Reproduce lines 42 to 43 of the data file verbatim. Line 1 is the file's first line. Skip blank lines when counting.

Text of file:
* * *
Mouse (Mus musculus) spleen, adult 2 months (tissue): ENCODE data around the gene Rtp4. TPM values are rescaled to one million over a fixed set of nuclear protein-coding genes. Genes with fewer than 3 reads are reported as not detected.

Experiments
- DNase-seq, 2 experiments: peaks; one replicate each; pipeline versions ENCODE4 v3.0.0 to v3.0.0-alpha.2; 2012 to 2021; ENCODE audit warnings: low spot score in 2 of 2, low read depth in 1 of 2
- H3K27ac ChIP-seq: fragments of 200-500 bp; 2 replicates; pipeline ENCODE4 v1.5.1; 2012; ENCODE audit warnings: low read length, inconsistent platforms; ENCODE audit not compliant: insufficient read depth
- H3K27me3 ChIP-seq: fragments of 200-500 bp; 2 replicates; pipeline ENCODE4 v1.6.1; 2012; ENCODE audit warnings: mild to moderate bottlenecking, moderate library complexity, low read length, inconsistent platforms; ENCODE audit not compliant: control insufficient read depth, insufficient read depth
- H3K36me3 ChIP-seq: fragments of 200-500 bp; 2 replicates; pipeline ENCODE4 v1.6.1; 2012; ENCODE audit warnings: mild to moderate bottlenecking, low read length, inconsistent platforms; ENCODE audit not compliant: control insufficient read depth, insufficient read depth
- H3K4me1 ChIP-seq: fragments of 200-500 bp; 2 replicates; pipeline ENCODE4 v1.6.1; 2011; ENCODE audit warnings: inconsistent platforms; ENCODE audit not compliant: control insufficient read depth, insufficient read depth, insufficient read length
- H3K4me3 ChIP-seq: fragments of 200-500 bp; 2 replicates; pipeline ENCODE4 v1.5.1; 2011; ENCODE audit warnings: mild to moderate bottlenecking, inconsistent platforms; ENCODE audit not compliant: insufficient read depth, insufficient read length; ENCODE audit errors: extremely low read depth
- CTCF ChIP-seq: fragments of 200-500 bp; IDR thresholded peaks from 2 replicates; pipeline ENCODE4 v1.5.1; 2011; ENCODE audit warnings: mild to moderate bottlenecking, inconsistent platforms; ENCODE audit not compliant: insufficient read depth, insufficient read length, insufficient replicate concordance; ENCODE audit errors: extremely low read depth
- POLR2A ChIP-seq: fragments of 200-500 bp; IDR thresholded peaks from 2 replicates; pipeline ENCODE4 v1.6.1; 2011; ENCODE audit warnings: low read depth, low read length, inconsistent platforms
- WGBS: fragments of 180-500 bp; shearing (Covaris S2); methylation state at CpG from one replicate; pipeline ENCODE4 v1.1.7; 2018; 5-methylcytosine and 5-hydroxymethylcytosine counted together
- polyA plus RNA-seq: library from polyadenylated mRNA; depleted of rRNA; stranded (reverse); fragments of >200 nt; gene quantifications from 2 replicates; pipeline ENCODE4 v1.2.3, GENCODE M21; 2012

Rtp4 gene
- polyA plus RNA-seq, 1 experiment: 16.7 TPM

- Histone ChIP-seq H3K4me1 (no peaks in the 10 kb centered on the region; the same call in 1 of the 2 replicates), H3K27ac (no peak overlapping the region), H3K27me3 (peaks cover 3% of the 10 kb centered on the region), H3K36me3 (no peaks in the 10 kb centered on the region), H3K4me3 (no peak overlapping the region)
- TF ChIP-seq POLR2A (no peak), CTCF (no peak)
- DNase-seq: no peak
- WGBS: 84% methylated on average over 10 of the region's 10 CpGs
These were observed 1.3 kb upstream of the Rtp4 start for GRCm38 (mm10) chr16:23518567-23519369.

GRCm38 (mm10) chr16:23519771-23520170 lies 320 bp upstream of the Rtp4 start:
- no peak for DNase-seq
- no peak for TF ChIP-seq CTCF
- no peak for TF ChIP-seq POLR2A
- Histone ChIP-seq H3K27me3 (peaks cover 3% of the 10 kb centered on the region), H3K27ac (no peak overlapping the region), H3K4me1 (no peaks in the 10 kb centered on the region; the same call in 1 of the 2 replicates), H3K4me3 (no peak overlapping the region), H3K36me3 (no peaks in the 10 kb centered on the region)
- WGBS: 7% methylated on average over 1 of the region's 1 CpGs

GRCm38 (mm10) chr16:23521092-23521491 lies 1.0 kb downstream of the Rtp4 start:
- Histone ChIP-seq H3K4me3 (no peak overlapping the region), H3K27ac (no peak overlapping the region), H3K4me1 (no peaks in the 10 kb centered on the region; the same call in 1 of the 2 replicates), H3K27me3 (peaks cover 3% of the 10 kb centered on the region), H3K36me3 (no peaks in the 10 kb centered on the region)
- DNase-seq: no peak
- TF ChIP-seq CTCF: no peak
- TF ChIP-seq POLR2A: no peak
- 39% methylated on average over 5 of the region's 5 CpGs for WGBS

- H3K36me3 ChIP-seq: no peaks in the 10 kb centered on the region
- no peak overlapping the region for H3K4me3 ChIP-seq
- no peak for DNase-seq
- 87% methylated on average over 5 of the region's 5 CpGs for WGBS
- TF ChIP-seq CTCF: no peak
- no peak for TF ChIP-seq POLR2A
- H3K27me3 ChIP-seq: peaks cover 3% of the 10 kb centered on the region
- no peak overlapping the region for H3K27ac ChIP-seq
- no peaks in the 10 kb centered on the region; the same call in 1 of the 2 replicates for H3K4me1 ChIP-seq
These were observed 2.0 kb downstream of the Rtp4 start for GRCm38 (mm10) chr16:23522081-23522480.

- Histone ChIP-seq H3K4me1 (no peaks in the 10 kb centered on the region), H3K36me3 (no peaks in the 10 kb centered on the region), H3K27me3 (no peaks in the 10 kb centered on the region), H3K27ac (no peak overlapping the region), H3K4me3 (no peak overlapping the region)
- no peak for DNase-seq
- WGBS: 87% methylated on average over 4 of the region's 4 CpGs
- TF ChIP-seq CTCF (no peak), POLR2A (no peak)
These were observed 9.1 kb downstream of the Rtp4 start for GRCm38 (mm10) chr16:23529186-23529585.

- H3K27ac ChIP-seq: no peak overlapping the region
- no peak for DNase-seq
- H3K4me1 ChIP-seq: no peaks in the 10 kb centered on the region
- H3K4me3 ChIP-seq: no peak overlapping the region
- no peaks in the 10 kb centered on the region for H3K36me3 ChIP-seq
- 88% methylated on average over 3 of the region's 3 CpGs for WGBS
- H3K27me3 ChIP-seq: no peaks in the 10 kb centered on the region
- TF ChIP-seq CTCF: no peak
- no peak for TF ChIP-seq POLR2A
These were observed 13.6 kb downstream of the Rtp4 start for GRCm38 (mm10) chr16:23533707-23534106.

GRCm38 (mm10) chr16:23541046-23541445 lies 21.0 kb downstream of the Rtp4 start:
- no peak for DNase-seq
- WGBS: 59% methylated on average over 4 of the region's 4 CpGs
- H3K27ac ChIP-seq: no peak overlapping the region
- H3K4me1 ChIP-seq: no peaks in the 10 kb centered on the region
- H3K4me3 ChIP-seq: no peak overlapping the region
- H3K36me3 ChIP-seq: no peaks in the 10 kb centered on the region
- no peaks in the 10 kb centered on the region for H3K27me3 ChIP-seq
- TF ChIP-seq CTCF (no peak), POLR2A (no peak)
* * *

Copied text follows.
- Histone ChIP-seq H3K4me1 (no peaks in the 10 kb centered on the region), H3K36me3 (no peaks in the 10 kb centered on the region), H3K27me3 (no peaks in the 10 kb centered on the region), H3K27ac (no peak overlapping the region), H3K4me3 (no peak overlapping the region)
- no peak for DNase-seq